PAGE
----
Americans have a clothing waste problem. On average, we throw away 80 pounds of clothing per person every year. Once in the landfill, this waste releases greenhouse gases like methane that contribute to global warming and leach harmful chemicals into our groundwater. Some synthetic garments can take hundreds of years or more to biodegrade.
Before you decide to toss something out, here are some tips and resources on how to clean, repair, sell, or — if you must purge— responsibly recycle your old clothing and household textiles.
- Don’t let it set! The most important thing to remember is to address the stain as quickly as possible by keeping it damp with room temperature water. After it sets, it becomes even harder to remove. Aka get the stain out before you pop anything in the dryer. And along the same lines, dab, don’t rub. Rubbing can lead to setting.
- Get a Tide pen. This is a handy, small tool you can keep in your bag in the event of an accident. It’s especially good for the chronically clumsy amongst us.
- Have the right tools. The experts recommend keeping on hand all the following ingredients to address any type of stain: ammonia, bleach, cornstarch, dish soap, glycerine, hydrogen peroxide, laundry detergent, rubbing alcohol, a stain pretreater like Shout, and white vinegar.
Check out the following online resources for more stain-specific guidance:
- Real Simple has an excellent printable chart for your laundry room: https://www.realsimple.com/home-organizing/cleaning/more-techniques/how-to-remove-stains
- These Art of Manliness tips apply regardless of your gender: http://www.artofmanliness.com/2013/03/28/how-to-remove-stains/
- If you want to stay as all-natural as possible, check out these tips using only vinegar: https://www.thebalance.com/how-to-remove-laundry-stains-with-vinegar-1387973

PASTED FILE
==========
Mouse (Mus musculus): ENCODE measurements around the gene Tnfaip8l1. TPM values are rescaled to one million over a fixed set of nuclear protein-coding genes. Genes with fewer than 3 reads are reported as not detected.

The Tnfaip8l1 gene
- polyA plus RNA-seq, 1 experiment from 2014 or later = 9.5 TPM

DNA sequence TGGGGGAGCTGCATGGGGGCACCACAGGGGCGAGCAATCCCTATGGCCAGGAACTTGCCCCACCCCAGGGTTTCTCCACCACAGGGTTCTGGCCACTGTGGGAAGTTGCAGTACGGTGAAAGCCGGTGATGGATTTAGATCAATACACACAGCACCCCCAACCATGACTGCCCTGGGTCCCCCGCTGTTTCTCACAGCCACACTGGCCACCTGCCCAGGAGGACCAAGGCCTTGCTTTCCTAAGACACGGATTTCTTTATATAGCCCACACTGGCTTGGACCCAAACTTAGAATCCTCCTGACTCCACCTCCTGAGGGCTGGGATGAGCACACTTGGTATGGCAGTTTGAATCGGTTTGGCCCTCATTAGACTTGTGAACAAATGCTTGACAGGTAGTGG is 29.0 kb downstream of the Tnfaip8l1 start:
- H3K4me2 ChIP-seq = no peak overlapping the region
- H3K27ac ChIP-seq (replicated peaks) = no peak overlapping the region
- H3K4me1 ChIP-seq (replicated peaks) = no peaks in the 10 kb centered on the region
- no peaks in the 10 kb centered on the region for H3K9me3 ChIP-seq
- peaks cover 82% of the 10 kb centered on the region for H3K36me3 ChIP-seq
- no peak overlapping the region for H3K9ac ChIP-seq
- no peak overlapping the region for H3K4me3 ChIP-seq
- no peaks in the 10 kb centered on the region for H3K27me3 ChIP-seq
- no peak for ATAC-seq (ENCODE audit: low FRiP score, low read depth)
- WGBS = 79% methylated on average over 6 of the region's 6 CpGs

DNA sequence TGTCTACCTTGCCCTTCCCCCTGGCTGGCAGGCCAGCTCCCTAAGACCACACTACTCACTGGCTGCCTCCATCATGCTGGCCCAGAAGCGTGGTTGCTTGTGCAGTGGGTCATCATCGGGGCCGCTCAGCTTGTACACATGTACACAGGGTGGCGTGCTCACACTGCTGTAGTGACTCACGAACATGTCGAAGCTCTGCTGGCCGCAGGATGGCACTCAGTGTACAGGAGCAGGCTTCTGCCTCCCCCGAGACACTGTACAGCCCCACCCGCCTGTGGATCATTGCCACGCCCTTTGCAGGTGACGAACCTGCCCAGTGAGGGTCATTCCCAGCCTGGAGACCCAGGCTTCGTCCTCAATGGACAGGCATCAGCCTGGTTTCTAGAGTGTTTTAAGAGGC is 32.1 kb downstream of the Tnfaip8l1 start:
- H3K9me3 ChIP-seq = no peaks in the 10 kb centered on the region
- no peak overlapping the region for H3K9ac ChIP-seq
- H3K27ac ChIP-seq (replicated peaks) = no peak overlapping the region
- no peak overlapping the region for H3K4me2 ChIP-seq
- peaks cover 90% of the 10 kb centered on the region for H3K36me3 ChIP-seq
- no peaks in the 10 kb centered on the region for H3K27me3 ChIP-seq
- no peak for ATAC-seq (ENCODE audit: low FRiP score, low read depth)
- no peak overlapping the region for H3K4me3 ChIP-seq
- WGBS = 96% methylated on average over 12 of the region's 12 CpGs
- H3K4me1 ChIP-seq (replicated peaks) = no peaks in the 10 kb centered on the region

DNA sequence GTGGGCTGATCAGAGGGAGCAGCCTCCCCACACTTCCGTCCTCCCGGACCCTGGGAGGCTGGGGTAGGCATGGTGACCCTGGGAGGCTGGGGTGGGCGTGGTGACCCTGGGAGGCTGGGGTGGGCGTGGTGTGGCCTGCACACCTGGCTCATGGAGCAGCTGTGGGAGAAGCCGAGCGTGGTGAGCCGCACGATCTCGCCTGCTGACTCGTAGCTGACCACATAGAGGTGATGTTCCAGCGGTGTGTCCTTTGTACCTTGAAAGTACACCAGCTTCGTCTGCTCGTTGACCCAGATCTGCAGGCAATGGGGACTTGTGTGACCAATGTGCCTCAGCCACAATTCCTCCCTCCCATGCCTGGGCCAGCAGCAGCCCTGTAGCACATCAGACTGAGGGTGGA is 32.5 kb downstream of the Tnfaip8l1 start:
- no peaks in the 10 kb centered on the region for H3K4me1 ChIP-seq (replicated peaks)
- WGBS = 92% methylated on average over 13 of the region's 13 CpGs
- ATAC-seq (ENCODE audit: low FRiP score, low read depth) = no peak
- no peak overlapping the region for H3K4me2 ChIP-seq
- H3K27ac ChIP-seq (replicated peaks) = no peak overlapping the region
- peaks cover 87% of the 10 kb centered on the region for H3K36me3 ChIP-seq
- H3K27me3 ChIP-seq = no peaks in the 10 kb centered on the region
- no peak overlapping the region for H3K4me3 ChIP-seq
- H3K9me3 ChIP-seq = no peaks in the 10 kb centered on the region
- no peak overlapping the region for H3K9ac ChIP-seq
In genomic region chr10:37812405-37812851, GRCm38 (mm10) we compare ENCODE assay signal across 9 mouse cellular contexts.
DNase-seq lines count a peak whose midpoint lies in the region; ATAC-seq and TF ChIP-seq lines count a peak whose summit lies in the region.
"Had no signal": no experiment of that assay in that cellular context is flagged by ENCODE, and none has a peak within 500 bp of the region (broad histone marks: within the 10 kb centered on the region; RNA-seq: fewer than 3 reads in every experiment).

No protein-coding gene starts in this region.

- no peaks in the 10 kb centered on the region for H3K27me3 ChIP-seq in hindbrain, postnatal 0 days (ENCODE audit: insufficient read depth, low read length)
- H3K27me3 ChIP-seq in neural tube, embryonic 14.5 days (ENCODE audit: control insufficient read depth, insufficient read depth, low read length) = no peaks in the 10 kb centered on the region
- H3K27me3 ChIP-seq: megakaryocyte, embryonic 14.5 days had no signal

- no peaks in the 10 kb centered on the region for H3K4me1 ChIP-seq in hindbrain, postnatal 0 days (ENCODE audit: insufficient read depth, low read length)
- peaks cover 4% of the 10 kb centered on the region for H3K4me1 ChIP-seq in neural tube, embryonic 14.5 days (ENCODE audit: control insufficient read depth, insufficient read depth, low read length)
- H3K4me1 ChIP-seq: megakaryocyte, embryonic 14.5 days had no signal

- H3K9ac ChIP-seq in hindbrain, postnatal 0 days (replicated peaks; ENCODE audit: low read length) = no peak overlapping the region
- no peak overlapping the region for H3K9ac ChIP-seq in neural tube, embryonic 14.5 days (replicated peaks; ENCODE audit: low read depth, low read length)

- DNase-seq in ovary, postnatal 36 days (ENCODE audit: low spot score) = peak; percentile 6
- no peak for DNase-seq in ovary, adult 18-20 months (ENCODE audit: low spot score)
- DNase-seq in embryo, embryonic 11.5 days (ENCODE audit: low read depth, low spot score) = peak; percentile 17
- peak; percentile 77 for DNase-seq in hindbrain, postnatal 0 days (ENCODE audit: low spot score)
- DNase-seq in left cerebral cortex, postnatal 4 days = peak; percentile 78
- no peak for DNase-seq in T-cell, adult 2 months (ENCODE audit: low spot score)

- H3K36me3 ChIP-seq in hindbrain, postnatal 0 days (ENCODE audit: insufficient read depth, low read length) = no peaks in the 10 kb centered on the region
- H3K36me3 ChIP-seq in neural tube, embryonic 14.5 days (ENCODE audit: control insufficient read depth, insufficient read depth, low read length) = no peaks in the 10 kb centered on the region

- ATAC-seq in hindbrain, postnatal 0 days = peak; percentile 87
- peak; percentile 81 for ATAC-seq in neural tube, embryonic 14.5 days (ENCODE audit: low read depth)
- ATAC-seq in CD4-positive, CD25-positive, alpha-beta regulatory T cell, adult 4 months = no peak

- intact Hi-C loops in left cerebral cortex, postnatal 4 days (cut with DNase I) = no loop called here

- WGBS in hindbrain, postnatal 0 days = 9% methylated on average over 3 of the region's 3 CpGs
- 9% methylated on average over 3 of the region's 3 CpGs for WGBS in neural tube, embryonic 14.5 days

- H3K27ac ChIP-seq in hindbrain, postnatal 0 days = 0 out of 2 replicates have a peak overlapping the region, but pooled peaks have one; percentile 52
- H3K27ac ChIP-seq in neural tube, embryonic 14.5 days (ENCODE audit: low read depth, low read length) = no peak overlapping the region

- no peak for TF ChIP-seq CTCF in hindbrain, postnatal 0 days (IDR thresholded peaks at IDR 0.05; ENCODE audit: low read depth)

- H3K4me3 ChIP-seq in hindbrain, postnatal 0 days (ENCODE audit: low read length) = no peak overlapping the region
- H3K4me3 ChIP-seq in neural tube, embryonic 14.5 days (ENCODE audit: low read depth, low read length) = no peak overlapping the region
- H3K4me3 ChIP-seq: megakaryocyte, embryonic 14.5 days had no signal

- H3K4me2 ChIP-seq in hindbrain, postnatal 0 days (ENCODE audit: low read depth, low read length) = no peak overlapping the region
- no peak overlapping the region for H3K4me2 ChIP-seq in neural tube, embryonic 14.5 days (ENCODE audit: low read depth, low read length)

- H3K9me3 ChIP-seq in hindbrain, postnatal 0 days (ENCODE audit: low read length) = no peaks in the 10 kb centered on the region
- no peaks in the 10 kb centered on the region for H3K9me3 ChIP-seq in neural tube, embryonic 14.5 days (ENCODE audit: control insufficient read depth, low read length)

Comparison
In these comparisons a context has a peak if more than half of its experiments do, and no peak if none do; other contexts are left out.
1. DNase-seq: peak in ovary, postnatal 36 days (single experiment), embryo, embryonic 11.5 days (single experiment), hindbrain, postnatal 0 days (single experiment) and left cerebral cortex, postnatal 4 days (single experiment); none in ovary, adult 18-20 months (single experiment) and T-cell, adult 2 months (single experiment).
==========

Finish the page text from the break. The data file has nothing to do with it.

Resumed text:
Hey, wait, you say, what about funky smells? If you enjoy a good thrift store treasure hunt, you sometimes end up getting more than you bargained for in the form of musty or moth-ball odors. Here are some tips on airing it out:
- Literally air it out. Try hanging your clothes on a clothesline outside where they can get some fresh air.
- Stick it in the freezer. The chill in your freezer kills bacteria and can also cancel out stinky smells. (This is also a great alternative way to “wash” your jeans!)
- Good ol’ baking soda and vinegar. For washable clothes, add 1 cup of baking soda to the wash cycle along with detergent. Mix well and allow the clothing to soak for at least 1 hour before completing the wash. Add 1/2 cup distilled white vinegar to the final rinse.
- Add essential oils to the wash. A few drops of tea tree, lavender, or lemon oil in the wash might just do the trick.
- Try vodka. Mix 3 parts high-proof vodka to 1 part water, spray it on and let it dry. Then mix yourself a stiff drink and toast to your hard work.
No sewing machine? Don’t despair! Here are some easy stitches you can do just with a little needle and thread.
- This Lifehacker article (complete with videos!) offers five simple hand stitches you can employ for adding patches, shortening hems, fixing tears and more.
- When in doubt ask Martha. This helpful slideshow offers tips on mending a seam to patching a hole.